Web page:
WEST CHESTER — A Chester County Court jury awarded $32.8 million to a young North Coventry girl who was born with brain damage at Phoenixville Hospital, finding negligence on the part of two nurses who were attending her pregnant mother.
The verdict came late Friday after the panel of eight men and four women deliberated more than nine hours in the case of Lily Ciechoski, who suffers from spastic quadriplegic cerebral palsy. The jury found that the nurses had improperly failed to alert the girl’s mother’s doctor about a drastic change in the baby’s heart rate for 13 minutes during labor.
That failure and other delays in the delivery caused the baby to suffer the brain damage she now struggles with, said her attorney Jason Archinaco of the Pittsburgh law firm of Archinaco Bracken.
“I compare it to an airplane going into a nose dive for 13 minutes and no one telling the pilot,” Archinaco said in an interview Wednesday.
The jury found a third nurse involved in the delivery and the hospital itself not negligent in the case.
Common Pleas Court Judge Robert Shenkin, who presided over the two-week-long trial, had dismissed the mother’s doctor as a defendant in mid-trial. The two nurses were represented by the hospital’s attorney, Andrew McCumber of Eagleville. They no longer work at the hospital.
McCumber, who was in Florida at his firm’s office there, could not be reached for comment.
The $32.8 million awarded by the jury is thought to be among the largest ever awarded in Chester County, which has a reputation as a jurisdiction not very hospitable to medical malpractice cases. It is similar to the $78.5 million verdict handed down by a Philadelphia jury against Pottstown Memorial Medical Center in 2012 for a similarly delayed delivery of a baby who suffered brain damage, much like Lily.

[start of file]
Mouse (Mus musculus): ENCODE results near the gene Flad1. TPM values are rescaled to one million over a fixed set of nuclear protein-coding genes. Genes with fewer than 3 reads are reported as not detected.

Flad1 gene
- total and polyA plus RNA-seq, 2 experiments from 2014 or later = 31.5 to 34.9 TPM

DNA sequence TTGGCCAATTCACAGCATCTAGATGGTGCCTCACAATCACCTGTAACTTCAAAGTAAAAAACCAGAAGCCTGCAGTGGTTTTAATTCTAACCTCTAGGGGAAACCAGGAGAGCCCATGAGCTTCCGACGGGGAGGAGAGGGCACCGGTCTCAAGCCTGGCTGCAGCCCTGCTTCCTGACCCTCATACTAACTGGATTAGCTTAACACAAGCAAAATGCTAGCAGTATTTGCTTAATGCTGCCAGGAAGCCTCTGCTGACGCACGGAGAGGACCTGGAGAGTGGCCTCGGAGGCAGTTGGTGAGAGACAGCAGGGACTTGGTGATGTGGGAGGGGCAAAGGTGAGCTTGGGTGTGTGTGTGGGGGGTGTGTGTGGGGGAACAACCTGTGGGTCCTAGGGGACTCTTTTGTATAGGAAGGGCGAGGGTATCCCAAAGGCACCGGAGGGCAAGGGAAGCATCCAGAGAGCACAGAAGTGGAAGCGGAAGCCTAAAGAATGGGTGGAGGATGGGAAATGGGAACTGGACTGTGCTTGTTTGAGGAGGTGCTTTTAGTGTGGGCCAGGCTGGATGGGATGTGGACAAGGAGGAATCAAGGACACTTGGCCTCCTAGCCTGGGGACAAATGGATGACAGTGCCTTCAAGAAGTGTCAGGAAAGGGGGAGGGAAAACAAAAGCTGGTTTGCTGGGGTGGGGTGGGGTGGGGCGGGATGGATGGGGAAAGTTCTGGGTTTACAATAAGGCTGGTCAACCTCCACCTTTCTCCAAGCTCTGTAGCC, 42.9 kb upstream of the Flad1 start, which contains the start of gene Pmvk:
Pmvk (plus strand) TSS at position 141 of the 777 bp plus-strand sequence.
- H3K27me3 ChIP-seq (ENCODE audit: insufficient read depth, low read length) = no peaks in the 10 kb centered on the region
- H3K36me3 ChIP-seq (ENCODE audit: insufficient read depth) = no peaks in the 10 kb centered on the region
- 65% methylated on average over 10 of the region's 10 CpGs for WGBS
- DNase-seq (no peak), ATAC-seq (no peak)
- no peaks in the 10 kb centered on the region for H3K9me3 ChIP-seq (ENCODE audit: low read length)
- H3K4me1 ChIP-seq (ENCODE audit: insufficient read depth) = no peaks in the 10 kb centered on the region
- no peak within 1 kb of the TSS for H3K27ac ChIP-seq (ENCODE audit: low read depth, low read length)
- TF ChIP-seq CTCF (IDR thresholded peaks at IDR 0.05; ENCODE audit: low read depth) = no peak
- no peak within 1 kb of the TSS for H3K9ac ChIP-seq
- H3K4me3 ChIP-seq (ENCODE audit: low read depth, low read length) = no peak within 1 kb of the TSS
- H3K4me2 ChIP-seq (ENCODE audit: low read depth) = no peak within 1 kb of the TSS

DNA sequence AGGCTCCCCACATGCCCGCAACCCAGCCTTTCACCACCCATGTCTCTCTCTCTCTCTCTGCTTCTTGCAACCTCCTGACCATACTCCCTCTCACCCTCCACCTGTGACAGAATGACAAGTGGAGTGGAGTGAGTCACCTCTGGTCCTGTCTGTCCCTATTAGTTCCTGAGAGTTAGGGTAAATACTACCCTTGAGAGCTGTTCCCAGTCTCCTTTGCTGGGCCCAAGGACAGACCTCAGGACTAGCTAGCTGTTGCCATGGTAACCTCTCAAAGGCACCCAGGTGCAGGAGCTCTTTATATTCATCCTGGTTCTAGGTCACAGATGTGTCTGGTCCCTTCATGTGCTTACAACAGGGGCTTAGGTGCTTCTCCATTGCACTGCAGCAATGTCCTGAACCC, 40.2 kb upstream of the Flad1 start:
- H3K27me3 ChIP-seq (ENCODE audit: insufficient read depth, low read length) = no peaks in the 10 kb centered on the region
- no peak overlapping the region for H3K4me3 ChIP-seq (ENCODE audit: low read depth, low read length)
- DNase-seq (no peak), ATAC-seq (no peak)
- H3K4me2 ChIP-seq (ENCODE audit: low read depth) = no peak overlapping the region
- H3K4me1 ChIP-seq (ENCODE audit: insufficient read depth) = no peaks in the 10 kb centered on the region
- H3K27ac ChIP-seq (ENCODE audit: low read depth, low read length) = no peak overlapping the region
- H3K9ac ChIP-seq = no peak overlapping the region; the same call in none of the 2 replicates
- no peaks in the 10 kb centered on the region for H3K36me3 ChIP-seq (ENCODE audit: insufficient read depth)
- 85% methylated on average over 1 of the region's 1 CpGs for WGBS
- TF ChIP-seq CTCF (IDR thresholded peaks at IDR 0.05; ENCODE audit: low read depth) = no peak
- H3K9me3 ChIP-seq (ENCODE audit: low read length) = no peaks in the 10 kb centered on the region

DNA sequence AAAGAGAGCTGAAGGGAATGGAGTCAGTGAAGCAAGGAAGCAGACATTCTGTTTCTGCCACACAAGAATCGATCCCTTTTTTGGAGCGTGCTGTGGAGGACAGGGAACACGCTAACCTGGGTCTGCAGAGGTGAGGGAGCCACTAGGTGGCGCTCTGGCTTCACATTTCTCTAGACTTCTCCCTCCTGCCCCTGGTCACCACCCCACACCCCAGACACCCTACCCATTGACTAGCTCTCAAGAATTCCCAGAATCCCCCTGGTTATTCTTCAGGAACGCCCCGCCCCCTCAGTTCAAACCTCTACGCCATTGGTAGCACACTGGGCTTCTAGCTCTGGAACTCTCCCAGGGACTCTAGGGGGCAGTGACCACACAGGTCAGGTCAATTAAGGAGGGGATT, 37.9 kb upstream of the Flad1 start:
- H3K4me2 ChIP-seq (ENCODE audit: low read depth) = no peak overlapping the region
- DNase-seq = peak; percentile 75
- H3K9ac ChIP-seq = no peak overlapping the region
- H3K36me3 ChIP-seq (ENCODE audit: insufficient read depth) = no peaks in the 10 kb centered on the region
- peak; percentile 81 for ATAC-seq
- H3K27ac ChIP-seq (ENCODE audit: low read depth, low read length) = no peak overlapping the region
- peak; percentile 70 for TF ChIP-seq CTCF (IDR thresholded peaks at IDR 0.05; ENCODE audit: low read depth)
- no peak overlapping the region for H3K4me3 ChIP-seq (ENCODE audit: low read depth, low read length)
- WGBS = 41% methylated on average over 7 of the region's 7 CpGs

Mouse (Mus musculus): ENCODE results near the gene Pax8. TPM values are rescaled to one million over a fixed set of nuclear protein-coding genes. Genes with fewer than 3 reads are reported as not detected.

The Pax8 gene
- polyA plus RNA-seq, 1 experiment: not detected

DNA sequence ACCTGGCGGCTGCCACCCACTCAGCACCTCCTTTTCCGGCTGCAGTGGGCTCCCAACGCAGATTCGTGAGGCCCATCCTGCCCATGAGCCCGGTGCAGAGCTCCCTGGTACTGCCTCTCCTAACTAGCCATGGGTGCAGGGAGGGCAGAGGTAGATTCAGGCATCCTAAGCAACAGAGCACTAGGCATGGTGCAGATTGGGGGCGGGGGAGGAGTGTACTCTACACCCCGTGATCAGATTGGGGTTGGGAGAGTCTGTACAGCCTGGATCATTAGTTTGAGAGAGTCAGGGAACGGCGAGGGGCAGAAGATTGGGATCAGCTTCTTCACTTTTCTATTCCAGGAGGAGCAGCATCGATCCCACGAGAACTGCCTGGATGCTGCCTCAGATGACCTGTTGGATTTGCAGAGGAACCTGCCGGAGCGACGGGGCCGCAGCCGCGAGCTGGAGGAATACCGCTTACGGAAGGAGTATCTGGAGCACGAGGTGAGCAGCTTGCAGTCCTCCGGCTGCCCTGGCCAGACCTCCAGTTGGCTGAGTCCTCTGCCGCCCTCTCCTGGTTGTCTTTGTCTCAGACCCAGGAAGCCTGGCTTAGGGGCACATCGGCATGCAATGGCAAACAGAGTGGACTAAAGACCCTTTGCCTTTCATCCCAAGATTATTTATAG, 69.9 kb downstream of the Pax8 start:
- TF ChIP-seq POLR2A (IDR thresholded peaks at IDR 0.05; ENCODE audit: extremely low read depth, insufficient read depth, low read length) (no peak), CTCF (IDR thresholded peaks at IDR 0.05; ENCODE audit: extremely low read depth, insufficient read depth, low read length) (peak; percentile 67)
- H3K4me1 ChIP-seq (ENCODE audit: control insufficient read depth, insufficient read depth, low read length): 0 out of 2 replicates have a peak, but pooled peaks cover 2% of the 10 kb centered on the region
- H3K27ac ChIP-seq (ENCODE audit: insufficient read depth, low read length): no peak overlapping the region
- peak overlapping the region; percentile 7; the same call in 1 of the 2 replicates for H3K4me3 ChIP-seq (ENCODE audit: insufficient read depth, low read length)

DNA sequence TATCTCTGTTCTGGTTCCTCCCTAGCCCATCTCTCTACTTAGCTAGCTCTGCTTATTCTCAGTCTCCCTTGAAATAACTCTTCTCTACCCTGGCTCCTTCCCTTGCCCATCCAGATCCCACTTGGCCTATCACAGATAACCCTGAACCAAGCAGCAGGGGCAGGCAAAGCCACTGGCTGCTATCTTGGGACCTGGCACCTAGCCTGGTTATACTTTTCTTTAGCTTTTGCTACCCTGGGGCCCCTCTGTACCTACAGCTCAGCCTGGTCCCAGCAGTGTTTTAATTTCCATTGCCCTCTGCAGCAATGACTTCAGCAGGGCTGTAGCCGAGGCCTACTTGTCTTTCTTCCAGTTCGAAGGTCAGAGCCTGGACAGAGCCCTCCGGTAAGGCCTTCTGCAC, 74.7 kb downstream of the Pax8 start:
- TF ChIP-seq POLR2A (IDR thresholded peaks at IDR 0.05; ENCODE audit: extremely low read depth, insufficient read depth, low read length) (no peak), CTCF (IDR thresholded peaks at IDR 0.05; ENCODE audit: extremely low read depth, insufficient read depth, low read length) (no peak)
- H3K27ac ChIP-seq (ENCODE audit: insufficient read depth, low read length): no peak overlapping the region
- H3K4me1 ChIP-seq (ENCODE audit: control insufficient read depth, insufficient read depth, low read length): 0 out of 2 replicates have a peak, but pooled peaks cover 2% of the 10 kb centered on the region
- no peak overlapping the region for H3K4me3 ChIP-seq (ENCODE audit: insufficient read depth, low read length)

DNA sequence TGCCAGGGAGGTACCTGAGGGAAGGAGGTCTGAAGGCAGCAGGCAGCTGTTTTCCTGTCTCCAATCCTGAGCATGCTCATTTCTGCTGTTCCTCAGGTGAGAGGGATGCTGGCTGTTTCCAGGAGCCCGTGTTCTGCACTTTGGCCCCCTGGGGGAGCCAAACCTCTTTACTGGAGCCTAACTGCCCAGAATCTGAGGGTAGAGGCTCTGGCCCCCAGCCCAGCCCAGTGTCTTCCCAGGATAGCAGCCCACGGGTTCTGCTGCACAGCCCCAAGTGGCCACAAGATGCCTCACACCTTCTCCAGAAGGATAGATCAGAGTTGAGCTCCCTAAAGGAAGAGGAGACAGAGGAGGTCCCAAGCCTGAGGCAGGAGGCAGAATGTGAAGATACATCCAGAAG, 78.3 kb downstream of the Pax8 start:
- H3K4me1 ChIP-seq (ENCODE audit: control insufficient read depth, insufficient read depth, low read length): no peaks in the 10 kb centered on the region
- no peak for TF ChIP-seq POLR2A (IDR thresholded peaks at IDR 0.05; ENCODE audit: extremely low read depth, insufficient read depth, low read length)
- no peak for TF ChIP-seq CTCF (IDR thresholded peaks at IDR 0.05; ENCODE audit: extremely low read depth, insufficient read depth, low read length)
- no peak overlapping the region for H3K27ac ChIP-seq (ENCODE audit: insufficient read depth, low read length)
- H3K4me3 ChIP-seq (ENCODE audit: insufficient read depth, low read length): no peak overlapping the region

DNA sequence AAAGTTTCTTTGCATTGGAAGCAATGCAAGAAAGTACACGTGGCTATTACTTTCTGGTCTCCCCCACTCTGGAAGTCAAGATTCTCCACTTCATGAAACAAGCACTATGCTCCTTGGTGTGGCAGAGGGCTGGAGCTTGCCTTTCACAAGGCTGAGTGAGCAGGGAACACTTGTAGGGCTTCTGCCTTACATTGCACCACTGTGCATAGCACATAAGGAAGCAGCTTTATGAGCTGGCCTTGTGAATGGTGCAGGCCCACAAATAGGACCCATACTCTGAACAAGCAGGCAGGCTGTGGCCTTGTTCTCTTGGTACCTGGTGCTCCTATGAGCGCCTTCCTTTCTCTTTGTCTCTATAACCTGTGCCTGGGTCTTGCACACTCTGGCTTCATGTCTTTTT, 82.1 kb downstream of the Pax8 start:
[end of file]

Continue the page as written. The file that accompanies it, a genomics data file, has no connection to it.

Both hospitals are owned by Community Health Systems of Franklin, Tenn., which owns, leases and operates 135 hospitals in 29 states, including Brandywine Hospital in Caln and Jennersville Regional Hospital in Penn.
Lily’s mother, Leslie Proffitt of North Coventry, was admitted to the hospital on Nov. 13, 2009, for her delivery, according to Archinaco. She did not have major concerns about the pregnancy and was near her due date when she went into labor.
According to a timeline offered by Archinaco at trial, about 1:07 a.m. on Nov. 14, 2009, the baby’s heart rate dropped significantly, from about 150 beats per minutes, which is normal, to 60 beats per minute. The attorney said it was likely that the heart rate dropped because oxygen to the baby’s brain had been blocked by a kink in its umbilical cord.
Two nurses, Christine Winter and Lana Jones-Sandy, noticed the drop in the heart rate on a monitor but did not tell Proffitt’s OB-GYN, Dr. Amy Cadieux, about the change. The doctor came into Proffitt’s room about 1:20 a.m. and saw the change, immediately asking the nurses to notify their supervisor and get an anesthesiologist so that she could perform an emergency Cesarean section delivery.
But Archinaco told the jury that the supervisor was not contacted until 1:29 a.m., and that an anesthesiologist was not located until 1:36 a.m. Lily was delivered at 1:49 a.m.
Archinaco said that he had presented expert testimony at the trial that had Lily been delivered between 15 and 17 minutes earlier, she would have suffered either minimal brain damage or none at all
He said that Lily, who appeared at the trial taking a few steps toward her mother to demonstrate her physical limitations, suffers from spasms in her legs and arms and has difficulty controlling her neck. She can speak very little, and has trouble walking as well.
“It is very hard for her to do anything,” he said. “She can only speak about six words. It is hard for her to walk and talk.” But he said Proffitt and Lily’s father, Joseph Ciechoski, who are due to be married in August, are working diligently with her and she has shown some improvement in her skills. She is enrolled at the Arc of Chester County, a West Goshen school for developmentally and physically disabled children.
Included in the award were more than $31 million in future medical expenses, $1 million for past and future non-economic damages and $800,000 for future lost earning capacity, according to Archinaco and Robert Bracken co-lead trial counsel. Attorney Warren Hampton, of Hampton & McCreary of South Coventry, was also co-counsel.
“This verdict essentially enables her parents to give her the best care and the best chance for recovery,” Archinaco said. “I think the jury found that this was not up to the standard of care in Chester County. They didn’t give up on this little girl. They spoke for her.”
Information from the Daily Local News, www.dailylocal.com